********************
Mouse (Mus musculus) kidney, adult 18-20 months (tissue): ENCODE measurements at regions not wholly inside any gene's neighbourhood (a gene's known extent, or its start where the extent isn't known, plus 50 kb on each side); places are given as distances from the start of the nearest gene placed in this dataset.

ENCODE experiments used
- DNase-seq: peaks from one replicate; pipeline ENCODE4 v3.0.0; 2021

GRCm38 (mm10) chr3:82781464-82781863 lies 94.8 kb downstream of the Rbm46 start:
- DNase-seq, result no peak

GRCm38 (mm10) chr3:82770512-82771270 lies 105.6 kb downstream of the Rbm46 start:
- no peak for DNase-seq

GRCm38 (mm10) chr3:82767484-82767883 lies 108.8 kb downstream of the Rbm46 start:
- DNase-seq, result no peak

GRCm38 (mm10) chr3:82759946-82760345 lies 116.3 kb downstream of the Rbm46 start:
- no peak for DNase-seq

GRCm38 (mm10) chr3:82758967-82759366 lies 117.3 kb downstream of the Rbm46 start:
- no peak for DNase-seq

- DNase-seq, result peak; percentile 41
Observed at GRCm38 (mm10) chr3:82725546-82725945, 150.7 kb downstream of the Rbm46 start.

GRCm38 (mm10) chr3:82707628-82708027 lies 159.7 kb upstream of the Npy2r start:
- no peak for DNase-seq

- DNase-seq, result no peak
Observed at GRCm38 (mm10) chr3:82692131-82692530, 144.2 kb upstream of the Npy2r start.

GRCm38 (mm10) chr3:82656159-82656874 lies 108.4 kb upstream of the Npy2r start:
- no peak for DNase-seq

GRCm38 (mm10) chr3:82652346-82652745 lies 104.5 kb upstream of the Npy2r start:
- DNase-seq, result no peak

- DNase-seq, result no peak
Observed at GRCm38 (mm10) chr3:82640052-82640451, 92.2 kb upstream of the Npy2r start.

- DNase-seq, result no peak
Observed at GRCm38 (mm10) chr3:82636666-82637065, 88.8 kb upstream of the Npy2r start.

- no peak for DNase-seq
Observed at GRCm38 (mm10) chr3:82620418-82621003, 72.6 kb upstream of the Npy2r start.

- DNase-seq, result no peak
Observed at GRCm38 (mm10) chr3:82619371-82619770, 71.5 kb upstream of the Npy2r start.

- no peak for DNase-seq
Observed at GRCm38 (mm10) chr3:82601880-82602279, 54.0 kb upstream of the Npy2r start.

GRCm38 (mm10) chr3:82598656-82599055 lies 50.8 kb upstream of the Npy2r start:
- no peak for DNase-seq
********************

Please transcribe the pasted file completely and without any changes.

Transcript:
Mouse (Mus musculus) kidney, adult 18-20 months (tissue): ENCODE measurements at regions not wholly inside any gene's neighbourhood (a gene's known extent, or its start where the extent isn't known, plus 50 kb on each side); places are given as distances from the start of the nearest gene placed in this dataset.

ENCODE experiments used
- DNase-seq: peaks from one replicate; pipeline ENCODE4 v3.0.0; 2021

GRCm38 (mm10) chr3:82781464-82781863 lies 94.8 kb downstream of the Rbm46 start:
- DNase-seq, result no peak

GRCm38 (mm10) chr3:82770512-82771270 lies 105.6 kb downstream of the Rbm46 start:
- no peak for DNase-seq

GRCm38 (mm10) chr3:82767484-82767883 lies 108.8 kb downstream of the Rbm46 start:
- DNase-seq, result no peak

GRCm38 (mm10) chr3:82759946-82760345 lies 116.3 kb downstream of the Rbm46 start:
- no peak for DNase-seq

GRCm38 (mm10) chr3:82758967-82759366 lies 117.3 kb downstream of the Rbm46 start:
- no peak for DNase-seq

- DNase-seq, result peak; percentile 41
Observed at GRCm38 (mm10) chr3:82725546-82725945, 150.7 kb downstream of the Rbm46 start.

GRCm38 (mm10) chr3:82707628-82708027 lies 159.7 kb upstream of the Npy2r start:
- no peak for DNase-seq

- DNase-seq, result no peak
Observed at GRCm38 (mm10) chr3:82692131-82692530, 144.2 kb upstream of the Npy2r start.

GRCm38 (mm10) chr3:82656159-82656874 lies 108.4 kb upstream of the Npy2r start:
- no peak for DNase-seq

GRCm38 (mm10) chr3:82652346-82652745 lies 104.5 kb upstream of the Npy2r start:
- DNase-seq, result no peak

- DNase-seq, result no peak
Observed at GRCm38 (mm10) chr3:82640052-82640451, 92.2 kb upstream of the Npy2r start.

- DNase-seq, result no peak
Observed at GRCm38 (mm10) chr3:82636666-82637065, 88.8 kb upstream of the Npy2r start.

- no peak for DNase-seq
Observed at GRCm38 (mm10) chr3:82620418-82621003, 72.6 kb upstream of the Npy2r start.

- DNase-seq, result no peak
Observed at GRCm38 (mm10) chr3:82619371-82619770, 71.5 kb upstream of the Npy2r start.

- no peak for DNase-seq
Observed at GRCm38 (mm10) chr3:82601880-82602279, 54.0 kb upstream of the Npy2r start.

GRCm38 (mm10) chr3:82598656-82599055 lies 50.8 kb upstream of the Npy2r start:
- no peak for DNase-seq